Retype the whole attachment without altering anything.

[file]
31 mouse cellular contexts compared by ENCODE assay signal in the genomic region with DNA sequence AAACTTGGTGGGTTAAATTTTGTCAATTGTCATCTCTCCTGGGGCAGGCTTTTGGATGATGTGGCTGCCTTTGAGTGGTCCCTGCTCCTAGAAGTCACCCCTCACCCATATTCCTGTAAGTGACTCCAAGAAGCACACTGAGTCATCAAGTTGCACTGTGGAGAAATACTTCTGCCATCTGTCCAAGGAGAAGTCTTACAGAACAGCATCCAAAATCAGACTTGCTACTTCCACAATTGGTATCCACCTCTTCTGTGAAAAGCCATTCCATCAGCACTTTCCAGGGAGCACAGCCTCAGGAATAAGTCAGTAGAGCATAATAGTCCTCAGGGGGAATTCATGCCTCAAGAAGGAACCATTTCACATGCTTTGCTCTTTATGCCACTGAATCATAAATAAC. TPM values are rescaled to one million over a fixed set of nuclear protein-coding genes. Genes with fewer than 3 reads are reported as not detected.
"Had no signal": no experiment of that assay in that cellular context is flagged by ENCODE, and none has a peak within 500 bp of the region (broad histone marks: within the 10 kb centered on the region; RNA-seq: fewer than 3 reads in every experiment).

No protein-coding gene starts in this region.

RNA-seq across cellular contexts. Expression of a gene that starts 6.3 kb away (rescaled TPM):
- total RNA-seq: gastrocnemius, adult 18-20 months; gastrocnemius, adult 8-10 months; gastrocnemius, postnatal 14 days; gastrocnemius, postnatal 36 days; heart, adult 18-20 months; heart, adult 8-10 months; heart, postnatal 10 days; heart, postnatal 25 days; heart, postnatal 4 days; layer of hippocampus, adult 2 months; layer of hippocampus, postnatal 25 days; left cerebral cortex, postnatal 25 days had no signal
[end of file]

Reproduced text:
31 mouse cellular contexts compared by ENCODE assay signal in the genomic region with DNA sequence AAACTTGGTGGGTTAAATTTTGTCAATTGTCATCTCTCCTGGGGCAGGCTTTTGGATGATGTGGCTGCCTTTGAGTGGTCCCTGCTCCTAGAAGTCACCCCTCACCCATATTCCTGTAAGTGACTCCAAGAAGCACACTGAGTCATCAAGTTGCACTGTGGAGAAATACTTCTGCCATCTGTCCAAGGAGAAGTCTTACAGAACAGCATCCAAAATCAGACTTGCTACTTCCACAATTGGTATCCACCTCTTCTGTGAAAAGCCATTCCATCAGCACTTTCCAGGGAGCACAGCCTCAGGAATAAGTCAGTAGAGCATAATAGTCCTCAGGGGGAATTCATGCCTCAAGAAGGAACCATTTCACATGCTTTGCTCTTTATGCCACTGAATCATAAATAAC. TPM values are rescaled to one million over a fixed set of nuclear protein-coding genes. Genes with fewer than 3 reads are reported as not detected.
"Had no signal": no experiment of that assay in that cellular context is flagged by ENCODE, and none has a peak within 500 bp of the region (broad histone marks: within the 10 kb centered on the region; RNA-seq: fewer than 3 reads in every experiment).

No protein-coding gene starts in this region.

RNA-seq across cellular contexts. Expression of a gene that starts 6.3 kb away (rescaled TPM):
- total RNA-seq: gastrocnemius, adult 18-20 months; gastrocnemius, adult 8-10 months; gastrocnemius, postnatal 14 days; gastrocnemius, postnatal 36 days; heart, adult 18-20 months; heart, adult 8-10 months; heart, postnatal 10 days; heart, postnatal 25 days; heart, postnatal 4 days; layer of hippocampus, adult 2 months; layer of hippocampus, postnatal 25 days; left cerebral cortex, postnatal 25 days had no signal